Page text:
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Technology for Worship:

It's what we do.

Welcome to Geartechs.com. We want to be your #1 source for pro audio, video, projection, and lighting equipment.

Our site offers the latest product reviews, how-to guides, news, and our blog to give you detailed insight and up-to-the-minute information that will help you discover exactly what you need.

   
Hand-picked Professional Audio Equipment.
Many dealers sell anything and everything. We sell what works. Get the right product every time at Geartechs.com.
   
Professional Video & Projection Equipment
Need something new, but aren’t sure what? Do your research, ask a pro and buy the right equipment here.
   
Lighting & Musical Equipment
In addition to pro audio and video gear, we offer select lighting and musical products to enhance your worship experience.

Choir mic shootout - Heil PR30 versus Beyerdynamic MC930, Neumann KM185, and Lewitt LCT340

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In order to get a great choir sound in modern worship, you need a microphone with exceptional isolation, great uniformity of the polar or pickup pattern across its frequency response, and to be able to preserve enough warmth to make voices sound natural, without feedback.  And if you're a choir director, you know this is a tall order. There's always too much of something being picked up (besides the choir) - the drum kit, the orchestra, the bass amp, you name it.  You just never have enough of the voices. 

In early April, we were contacted by a church in Huntsville, AL with a little bit of a challenge.  The choir director had read our article about the Heil PR30 and its effectiveness for choir use and wanted to put it up against some big names in the microphone business.  Beyerdynamic (MC930), Neumann (KM185), and Lewitt (LCT340).  We talked with him for a few minutes and decided that we were up for the challenge, albeit with a sliver of trepidation. I mean, all of those microphones cost at least double of the PR30.  So we sent him four microphones to try, and waited for his report. 

Here's what he said. (click the link below for the rest of the story - hint: it's what you think it is, but I'll let his words tell the story)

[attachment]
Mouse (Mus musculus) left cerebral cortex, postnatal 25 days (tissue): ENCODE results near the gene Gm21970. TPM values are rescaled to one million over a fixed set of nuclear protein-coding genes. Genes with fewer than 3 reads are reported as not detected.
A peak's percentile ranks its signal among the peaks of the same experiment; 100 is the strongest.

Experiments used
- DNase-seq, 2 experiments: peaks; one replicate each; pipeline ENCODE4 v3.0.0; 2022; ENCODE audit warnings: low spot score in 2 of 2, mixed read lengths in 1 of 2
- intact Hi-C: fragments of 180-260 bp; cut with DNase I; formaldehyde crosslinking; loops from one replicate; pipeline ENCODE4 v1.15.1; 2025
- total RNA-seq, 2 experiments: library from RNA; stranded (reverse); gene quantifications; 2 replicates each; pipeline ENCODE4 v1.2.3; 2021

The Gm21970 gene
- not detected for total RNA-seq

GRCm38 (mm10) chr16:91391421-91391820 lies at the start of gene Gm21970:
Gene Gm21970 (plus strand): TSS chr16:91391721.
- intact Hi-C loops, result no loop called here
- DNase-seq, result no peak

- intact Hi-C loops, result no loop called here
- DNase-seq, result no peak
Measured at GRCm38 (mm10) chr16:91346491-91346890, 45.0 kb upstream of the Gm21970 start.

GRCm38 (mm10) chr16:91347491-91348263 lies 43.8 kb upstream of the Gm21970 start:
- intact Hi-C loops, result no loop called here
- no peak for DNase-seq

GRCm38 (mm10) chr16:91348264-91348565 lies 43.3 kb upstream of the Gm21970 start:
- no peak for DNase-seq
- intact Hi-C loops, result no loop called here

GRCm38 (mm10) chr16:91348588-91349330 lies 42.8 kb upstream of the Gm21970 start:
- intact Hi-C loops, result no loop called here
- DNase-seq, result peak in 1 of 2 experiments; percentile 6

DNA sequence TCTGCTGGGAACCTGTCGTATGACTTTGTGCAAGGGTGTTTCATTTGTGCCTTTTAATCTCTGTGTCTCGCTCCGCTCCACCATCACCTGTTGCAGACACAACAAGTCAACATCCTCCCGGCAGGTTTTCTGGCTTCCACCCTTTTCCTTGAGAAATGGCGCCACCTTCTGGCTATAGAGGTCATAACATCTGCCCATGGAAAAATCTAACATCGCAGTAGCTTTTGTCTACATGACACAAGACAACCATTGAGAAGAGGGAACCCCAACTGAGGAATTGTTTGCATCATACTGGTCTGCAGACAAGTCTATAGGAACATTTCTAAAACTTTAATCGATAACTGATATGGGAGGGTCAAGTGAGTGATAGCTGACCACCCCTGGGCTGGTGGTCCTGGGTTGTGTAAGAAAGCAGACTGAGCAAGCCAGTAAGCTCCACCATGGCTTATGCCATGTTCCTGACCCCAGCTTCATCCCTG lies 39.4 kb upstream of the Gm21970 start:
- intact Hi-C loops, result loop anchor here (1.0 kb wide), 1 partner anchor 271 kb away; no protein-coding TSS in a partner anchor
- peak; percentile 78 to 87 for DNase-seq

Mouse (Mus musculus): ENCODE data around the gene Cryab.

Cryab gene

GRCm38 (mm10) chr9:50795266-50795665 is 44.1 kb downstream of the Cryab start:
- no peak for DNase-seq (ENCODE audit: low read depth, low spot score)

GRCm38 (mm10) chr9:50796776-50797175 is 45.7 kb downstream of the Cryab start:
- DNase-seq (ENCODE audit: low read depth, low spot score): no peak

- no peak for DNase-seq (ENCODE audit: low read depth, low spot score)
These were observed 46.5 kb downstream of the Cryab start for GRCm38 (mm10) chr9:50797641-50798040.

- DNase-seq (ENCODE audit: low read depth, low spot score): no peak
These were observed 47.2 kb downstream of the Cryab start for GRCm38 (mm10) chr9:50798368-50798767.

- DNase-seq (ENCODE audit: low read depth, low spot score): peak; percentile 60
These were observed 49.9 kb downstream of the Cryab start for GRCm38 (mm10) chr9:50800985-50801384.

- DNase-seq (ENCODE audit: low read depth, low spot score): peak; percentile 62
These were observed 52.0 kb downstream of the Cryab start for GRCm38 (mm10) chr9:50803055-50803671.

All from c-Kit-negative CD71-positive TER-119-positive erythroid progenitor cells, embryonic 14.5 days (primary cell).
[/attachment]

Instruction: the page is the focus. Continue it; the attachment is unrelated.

Read more: Choir mic shootout - Heil PR30 versus Beyerdynamic MC930, Neumann KM185, and Lewitt LCT340

 

If you own a wireless microphone, you need to read this.

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Last week, the FCC released the date and details of both the start of spectrum incentive auctions and changes to the RF spectrum that will remain available for wireless microphones.  

With the ever-greater use of mobile broadband and the internet-of-things, the demand for RF bandwidth is immense, so television broadcasters are being asked to relocate and vacate, and secondary users like wireless microphones, wireless intercoms, and in-ear monitoring systems will be forced out, too.  

The start of the auctions will be May 31, 2016.  While details are not yet fully known, it appears that wireless microphone users will have 126MHz less RF spectrum available and that use of frequencies above 566MHz will become obsolete (and illegal) at some point.  

When users will be required to vacate the use of frequencies above 566MHz is not yet known, but in previous announcements, the time period of 42 months has been mentioned.  From this point forward, you will begin to see a transition to new technology, the reuse of the VHF spectrum and placement of microphones in the 900MHz and 2.4GHz portions of the RF spectrum.  

The primary takeaway from this announcement is that you should avoid purchasing wireless systems with operating ranges between 566-700MHz, if you plan to use them for more than a few years.  

If you have questions about how this impacts your set-up, or if we can help with planning during this time of transition, please be in touch.  And of course, we will keep you informed as we learn more. 

   

A projection screen to enhance the architecture, not hide It.

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Da-Lite Wireline Advantage Screens